It's already being filled in part; there are a number of wallets with NFC protection, either full Faraday cage-like shells, or wallets containing partial RF shielding. You can even get them through Amazon. I did. Why? Because NFC payment (what they call CPC or Contactless payment Cards) is now on London buses, and I don't want my NFC-enabled cards (that I did NOT request, they just sent me the sodding things) being read by the reader on a bus - I have a perfectly sound Oyster Card for that.

Frankly, I'm not at all comfortable (understatement of the freaking century) with the idea of NFC or Pay By Bonk. It seems, from all that I've read, to be too open for abuse, manipulation, error, and screw-up: The tech is just not mature enough for these purposes yet, in my view.

In the mean time, I'll carry on with good old-fashioned cash (dead easy) and Chip'n'Pin cards (requires deliberate authorisation to complete a purchase).

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Re: "How do you propose..."

I imagine somebody somewhere is working on it.

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Anonymous Coward

Re: "Steal" / "scam" etc

It may be pertinent to point out, that it is necessary to have a merchant account in order to take payments from credit cards.

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Re: merchant account

Ever heard of dodgy shop employees? A petrol station in my town was fingered for a number of fraudulent credit card payments a while back. Now I don't know the technical details and obviously those particular guys got caught in the end, but who says they always get caught?

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Anonymous Coward

Re: merchant account

@Horridbloke - Those would have been skimmed magstripes sent abroad and used there, not chip and pin or NFC payments. You clearly don't know much about how payment processes work, evidenced by your conspiracy theoryesque "I've cut the card so the nfc doesn't work" and your apparent belief that you can somehow take money from the card.

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Silver badge

@Anon 15:30 - merchant accounts

I suppose you realize that pretty much anyone can get a merchant account. It is not exactly as complicated to get that as it is to, say, become legally recognized as a bank.

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Anonymous Coward

Re: @Anon 15:30 - merchant accounts

@Doug S - In order to obtain a merchant account, you have to have a business, you need to have a registered address for that business and you need to discuss your business plan with your bank (and have it approved.) So, yes, anyone who puts in a load of effort can get one, but crucially once you've got one the bank have your name and address, they're highly likely to send the rozzers round if they see any suspicious activity on it. That's the point.

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Anonymous Coward

Re: "How do you propose..."

Nice, a brain storming session on how to steal from NFC cards.

It wont be a nice simple case of recording and replaying the data. That would be too easy. Though you could get some details out the card, like account number, that might be usable in another scam.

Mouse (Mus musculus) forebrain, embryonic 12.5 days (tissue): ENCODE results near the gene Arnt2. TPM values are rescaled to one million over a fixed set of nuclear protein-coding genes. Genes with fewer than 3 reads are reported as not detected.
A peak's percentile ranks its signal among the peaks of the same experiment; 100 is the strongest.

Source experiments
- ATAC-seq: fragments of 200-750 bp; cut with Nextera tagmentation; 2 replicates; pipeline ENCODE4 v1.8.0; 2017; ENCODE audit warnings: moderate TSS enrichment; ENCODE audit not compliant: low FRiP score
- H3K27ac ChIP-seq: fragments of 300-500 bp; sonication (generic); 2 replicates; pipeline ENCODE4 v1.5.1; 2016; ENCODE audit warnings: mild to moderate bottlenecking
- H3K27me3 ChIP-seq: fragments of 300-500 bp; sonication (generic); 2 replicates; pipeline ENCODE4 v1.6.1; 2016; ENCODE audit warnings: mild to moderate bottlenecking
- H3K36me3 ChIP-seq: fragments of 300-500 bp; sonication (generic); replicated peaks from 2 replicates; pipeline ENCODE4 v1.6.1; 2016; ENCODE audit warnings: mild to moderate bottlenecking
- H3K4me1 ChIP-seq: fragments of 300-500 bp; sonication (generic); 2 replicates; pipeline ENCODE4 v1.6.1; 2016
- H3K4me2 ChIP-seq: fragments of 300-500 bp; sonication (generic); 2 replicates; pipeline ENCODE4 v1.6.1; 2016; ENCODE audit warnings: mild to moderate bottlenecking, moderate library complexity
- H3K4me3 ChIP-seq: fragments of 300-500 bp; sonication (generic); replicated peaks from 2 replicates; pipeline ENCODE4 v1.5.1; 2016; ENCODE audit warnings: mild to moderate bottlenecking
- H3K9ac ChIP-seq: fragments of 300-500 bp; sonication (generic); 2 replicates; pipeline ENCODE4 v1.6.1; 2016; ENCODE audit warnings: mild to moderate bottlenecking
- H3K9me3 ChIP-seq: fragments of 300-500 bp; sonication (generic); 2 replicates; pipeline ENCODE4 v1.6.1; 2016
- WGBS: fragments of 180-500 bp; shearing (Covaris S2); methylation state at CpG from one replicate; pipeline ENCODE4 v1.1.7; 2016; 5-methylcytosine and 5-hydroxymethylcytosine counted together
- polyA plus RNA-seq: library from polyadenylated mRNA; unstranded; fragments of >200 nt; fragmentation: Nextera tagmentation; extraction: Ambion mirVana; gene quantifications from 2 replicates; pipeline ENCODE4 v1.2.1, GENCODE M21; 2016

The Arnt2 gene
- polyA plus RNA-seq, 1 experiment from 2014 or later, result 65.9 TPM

It could be transferred to a temporary account. Just need a country to accept the pay-by-tap but not so strict in who can set one up an account to use them and connect back to a computer in the right country via a mobile phone on 3G and a proxy.

Or with a NFC reader (probably boosted past the regulation signal strength), a hacked 'writer' (as in something that will look like a card to a reader but can give a custom output) and some sort of radio link, you could put your reader near a busy exit of a train station, wait for a train to arrive, buy yourself a can of coke and a bag of crisps and swipe your dummy device over the reader. Your device picks up what the reader is asking, transfers it, via radio, to your reader. Skim the reply over the lucky passer by and send that back to your device over the shops reader.

Ok, that only gets you a few pennies and the kit costs more, but its a start.

And the fun of DOSing a train by sending out too many bad requests to everyone's cards, which should refuse to work next time they try to use it.

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Anonymous Coward

Re: "How do you propose..."

@AC 13:00 -

The account number on your card, chip and pin and NFC are all different, so that stops that approach.

The second could possibly work, as you're not actually circumventing the security per-se, but any third party bank/payment processor performing this would very quickly be prevented from taking payments from any reputable bank's customers. Not to mention they'd certainly fail their PCI-DSS audit.

NFC can't just be boosted, it relies upon electromagnetic induction to power the processor in the chip. The best distance it's been got to work over in a lab is about 20cm. There is also the matter of the end-to-end encryption, man in the middle detection and general latency of the link. On top of that, you've somehow got to stay within 20cm of the card of someone for the duration of the transaction.

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WTF?

@AC 15:45

Wrong: in this case the dodgy payments were processed through that business. That was how they happened to get caught (Note that the bored minimum-wager behind the counter is NOT the merchant).

While we're at it, what is actually "conspiracy theoryesque" or otherwise inaccurate about the idea that disabling the NFC element disables NFC payment?

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Anonymous Coward

All you luddites standing in the way of businesses being able to syphon off your funds easily won't stop progress, even stupid progress like this. Bravo for trying though.